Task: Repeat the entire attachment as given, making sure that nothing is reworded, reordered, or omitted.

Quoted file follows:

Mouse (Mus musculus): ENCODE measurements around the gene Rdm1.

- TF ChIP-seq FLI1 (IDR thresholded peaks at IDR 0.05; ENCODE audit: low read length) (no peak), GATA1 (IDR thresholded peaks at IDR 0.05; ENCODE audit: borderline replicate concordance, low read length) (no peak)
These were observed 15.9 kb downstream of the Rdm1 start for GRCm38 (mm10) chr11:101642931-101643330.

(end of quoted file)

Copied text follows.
Mouse (Mus musculus): ENCODE measurements around the gene Rdm1.

- TF ChIP-seq FLI1 (IDR thresholded peaks at IDR 0.05; ENCODE audit: low read length) (no peak), GATA1 (IDR thresholded peaks at IDR 0.05; ENCODE audit: borderline replicate concordance, low read length) (no peak)
These were observed 15.9 kb downstream of the Rdm1 start for GRCm38 (mm10) chr11:101642931-101643330.